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Of love and longing in the city

Everyone loves the city they are born in. But not everyone bothers to know about its past, writes Khushwant Singh.

india Updated: Nov 04, 2006 03:52 IST
Khushwant Singh | with malice towards one and all...
Khushwant Singh | with malice towards one and all...

Everyone loves the city they are born and brought up in. But not everyone bothers to know about its past. Some cities have long histories which makes the knowing an arduous task. Others have shorter histories; so its citizens extol its quality of life.

Three of our metropolitan cities — Mumbai, Kolkata and Chennai — were creations of the British; they have no ancient monuments worth mentioning. Delhi, on the other hand, has a hoary past that dates back to the 6th Century BC It is creamed with ancient monuments built by its Hindu-Rajput rulers, Muslim Sultans and the Mughals. The British came last.

Being among the oldest surviving Dilliwaalas, I smugly assumed in knowing, as much as anyone else, about my city. I am disillusioned with myself. First came the series of lectures at the India International Centre organised, by my nephew Preminder Singh in memory of his grandfather Sir Sobha Singh, the principal builder-contractor of New Delhi. Among the speakers was Upinder Kaur (daughter of the Prime Minister) and a professor of History at the JNU who spoke on pre-Mughal Sultans.

She was followed by Professor Sunil Kumar on Sufi shrines and KT Ravindran on post-independence architecture. Pradeep Krishan spoke on the trees of Delhi, Sheila Chhabra on pet birds. Yet to come are Dunu Roy on city makers and breakers, Narayani Gupta on Delhi’s sarais, William Dalrymple on Bahadur Shah Zafar, Alok Rai on Delhi dialect, Iqbal Ahmed on Dilli gharanas, Vidya Rao and Rakhshanda Jalil on Zafar’s last mushaira. All these are being put together and published by Penguin-Viking.

My confidence has been shaken by Dalrymple. After reading The Last Mughal, I realised there were many gaps in my recollection of the city. For instance, like many others, I discovered that Zafar’s melancholic poems were written after his arrest and in exile in Rangoon.

By then Zafar had not only lost his mind but also had little means of writing them down. He was under four hours of vigilance andsubjected to humiliation by English visitors. who he was required tosalaam.Some addressed him as buddha, a few pulled his long beard. This is on record.

Contrary to my belief, the rebels put up a stout resistance and came close to driving the British and their Indian collaborators off their entrenchments on the Ridge. After the monsoon broke, snakes, scorpions, flies, mosquitoes and cholera took a heavy toll of life.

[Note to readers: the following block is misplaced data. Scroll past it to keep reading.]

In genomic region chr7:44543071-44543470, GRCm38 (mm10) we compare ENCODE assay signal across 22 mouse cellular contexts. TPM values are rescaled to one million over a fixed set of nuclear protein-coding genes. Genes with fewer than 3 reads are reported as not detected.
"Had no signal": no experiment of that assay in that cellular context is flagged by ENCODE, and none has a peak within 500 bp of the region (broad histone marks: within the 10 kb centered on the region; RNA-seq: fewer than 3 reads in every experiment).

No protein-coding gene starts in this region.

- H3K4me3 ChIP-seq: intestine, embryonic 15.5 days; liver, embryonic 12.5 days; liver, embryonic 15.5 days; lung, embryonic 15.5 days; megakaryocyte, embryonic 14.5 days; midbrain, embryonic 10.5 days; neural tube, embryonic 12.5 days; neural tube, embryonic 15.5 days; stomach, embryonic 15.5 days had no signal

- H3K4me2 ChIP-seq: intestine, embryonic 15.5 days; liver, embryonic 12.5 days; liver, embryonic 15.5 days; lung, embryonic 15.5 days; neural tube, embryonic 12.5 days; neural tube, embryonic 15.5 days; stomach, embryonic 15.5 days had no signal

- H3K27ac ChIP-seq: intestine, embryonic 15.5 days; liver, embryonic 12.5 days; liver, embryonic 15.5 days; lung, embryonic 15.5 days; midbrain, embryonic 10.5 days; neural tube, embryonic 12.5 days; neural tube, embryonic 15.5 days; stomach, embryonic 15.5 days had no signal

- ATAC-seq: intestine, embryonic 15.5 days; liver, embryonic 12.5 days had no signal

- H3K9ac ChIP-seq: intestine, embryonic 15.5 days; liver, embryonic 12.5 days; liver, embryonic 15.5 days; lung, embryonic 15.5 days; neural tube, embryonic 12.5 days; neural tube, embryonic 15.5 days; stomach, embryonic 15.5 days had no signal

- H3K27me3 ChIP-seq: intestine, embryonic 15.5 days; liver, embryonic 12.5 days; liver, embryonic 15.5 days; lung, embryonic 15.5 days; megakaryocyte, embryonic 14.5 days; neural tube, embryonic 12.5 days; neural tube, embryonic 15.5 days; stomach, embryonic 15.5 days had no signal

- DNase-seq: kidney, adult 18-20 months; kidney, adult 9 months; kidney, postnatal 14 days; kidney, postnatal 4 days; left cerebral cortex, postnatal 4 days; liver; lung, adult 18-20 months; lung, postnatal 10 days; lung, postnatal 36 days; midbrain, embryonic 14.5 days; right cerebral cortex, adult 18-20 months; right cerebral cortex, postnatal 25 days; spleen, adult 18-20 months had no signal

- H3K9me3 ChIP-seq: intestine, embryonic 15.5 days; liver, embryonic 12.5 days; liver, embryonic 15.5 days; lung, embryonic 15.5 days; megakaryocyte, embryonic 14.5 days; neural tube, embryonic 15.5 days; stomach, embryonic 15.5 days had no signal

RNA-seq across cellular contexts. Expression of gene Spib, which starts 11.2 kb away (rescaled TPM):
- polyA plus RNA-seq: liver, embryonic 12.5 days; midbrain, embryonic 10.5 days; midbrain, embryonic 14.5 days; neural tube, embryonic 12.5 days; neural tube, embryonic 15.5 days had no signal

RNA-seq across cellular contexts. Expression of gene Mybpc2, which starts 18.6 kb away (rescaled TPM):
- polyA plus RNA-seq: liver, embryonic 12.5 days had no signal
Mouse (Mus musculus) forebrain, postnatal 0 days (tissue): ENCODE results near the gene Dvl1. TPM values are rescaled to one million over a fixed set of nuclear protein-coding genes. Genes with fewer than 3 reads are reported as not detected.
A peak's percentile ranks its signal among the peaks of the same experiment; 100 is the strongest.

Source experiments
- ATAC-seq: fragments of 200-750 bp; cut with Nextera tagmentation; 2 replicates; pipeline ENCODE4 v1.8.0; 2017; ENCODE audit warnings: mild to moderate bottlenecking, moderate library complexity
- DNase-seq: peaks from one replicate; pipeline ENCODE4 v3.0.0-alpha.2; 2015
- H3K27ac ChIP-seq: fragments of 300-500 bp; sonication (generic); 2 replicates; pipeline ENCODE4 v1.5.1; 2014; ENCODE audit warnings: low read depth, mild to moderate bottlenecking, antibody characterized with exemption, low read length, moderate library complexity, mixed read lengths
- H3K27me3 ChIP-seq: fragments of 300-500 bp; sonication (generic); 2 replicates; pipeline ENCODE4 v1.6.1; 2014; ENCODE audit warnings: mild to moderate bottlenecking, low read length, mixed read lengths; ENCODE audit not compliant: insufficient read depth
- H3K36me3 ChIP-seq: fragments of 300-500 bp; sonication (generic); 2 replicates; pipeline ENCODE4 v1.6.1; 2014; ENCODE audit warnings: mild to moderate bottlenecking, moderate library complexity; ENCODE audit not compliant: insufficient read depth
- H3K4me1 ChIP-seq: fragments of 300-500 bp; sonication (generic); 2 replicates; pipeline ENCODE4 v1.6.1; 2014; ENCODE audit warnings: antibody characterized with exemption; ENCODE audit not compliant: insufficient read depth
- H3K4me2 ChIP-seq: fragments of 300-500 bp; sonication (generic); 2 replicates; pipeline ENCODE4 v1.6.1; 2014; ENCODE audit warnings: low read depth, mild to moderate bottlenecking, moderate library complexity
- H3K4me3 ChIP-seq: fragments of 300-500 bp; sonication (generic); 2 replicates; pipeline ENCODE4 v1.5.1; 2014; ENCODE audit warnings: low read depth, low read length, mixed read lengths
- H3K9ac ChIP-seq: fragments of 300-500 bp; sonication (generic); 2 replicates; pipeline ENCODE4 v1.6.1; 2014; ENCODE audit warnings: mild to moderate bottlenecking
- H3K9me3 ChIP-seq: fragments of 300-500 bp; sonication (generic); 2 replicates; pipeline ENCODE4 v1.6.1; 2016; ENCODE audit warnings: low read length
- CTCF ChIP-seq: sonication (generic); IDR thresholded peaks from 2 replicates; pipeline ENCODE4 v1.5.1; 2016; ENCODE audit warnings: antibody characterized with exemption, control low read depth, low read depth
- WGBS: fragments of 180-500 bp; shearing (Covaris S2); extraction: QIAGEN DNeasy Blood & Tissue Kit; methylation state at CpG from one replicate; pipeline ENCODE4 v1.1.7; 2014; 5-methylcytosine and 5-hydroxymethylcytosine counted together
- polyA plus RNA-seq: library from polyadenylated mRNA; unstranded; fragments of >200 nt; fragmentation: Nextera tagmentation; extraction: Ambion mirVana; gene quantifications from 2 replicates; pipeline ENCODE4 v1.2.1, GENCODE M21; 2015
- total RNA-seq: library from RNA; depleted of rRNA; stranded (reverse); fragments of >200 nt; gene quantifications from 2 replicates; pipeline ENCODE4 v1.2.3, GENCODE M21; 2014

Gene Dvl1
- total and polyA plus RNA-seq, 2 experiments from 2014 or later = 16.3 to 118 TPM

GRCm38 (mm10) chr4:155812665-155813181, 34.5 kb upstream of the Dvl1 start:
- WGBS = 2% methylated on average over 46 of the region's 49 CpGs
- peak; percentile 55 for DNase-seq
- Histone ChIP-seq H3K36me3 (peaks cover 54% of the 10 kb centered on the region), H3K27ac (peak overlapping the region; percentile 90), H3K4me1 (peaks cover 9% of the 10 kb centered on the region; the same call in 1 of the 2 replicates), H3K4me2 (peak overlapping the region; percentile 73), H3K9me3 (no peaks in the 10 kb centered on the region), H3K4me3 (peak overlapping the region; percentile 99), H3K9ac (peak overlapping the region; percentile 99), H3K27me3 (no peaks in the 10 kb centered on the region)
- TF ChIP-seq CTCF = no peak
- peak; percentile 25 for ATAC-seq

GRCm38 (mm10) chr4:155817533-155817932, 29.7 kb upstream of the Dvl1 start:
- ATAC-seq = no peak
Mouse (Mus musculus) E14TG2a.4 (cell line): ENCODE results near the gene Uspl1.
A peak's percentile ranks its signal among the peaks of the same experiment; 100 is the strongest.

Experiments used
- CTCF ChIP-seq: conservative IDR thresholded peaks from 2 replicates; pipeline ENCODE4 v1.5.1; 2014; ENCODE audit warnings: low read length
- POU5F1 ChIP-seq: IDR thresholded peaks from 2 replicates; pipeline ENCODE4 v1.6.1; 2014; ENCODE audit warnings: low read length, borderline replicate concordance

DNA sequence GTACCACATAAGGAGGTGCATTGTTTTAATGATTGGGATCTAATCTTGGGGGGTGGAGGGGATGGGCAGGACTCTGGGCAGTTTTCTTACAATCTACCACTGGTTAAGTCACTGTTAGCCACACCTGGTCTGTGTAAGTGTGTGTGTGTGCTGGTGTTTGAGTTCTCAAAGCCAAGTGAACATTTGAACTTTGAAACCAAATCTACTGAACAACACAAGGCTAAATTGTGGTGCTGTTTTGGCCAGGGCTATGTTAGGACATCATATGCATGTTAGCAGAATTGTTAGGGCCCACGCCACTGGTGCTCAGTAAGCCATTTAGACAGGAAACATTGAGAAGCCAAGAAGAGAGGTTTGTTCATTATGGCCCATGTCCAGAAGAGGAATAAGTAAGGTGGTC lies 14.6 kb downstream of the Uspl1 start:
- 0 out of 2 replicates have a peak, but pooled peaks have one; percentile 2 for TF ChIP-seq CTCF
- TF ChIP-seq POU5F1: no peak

The stench of rotting human corpses made breathing difficult. After the northern city wall was breached, thousands of families fled the city, hundreds of havelis were broken; mosques were used as stables or billets for soldiers. This went on till the Britishers’ lust for revenge and thirst for Indian blood was satiated. It makes one sad reading it.

Parroting prayers

The trouble with reciting prayers in that high-pitched sing-song voice is that people don’t pause to understand the meaning of the words they parrot. It is unfair to those men who put them together after much thinking. Often, two lines are recited at the end of every Sikh prayer; the Ardaas:

Nanak Naam Charhdi kalaa.
Tevrey bhaaney Surbat da bhalaa.

In these lines are four distinct attributes of faith: Naam, Charhdi kalaa, Teyrey Bhaaney and Sarbaat da bhallaa. Naam simply means the Name of the Lord and refers to prayer; Charhdi Kalaa means to never give up hope; Teyrey Bhaaney stands for divine grace; Sarbat da bhalas means goodwill towards everyone.

These lines pretty well summarise the creed of Sikhism. They came to my mind (a non-praying Sikh) on the birth anniversary of the founder Guru Nanak on November 5. He used strong words for people who did not use their minds to understand the meaning of words: he called them real donkeys — asl khar.

Diwali dhamaka

This past Diwali, I was made aware of a tradition which must be uniquely Indian. Without appointments, friends started calling at all hours and ringing my door bell. My servant let them in because they carried gifts in their hands and it was Diwali time. They know I am a sucker for free goodies. The tempo gathered speed, as one left and another arrived. My work came to a stop; my cup of patience was full.

I instructed my servant to tell them: Sahib is unwell, keep the gift and I will write them a letter of thanks. This trick was partly successful. I was able to resume my routine but in fits and starts. I also realised that I had become somewhat irritable. They were nice people and they meant well. But in my case, it was only one-way traffic; I accepted what they gave me but I gave nothing in return.

I also realised that in the West sending gifts was limited to family and close friends at Christmas time; sent usually by post. People called only if they were invited. They also seemed to evolve a modern method of keeping in touch, through email. None of them intrude. But we stick to our tradition of meeting people on festive occasions without appointments. We value neither privacy nor one’s time.

Matter of one

Banta: India has been given the number one position in the corruption category!
Santa: How much bribe did we pay to get the number one position?
(Courtesy: Rajeshwari Singh, New Delhi)

First Published: Nov 04, 2006 00:36 IST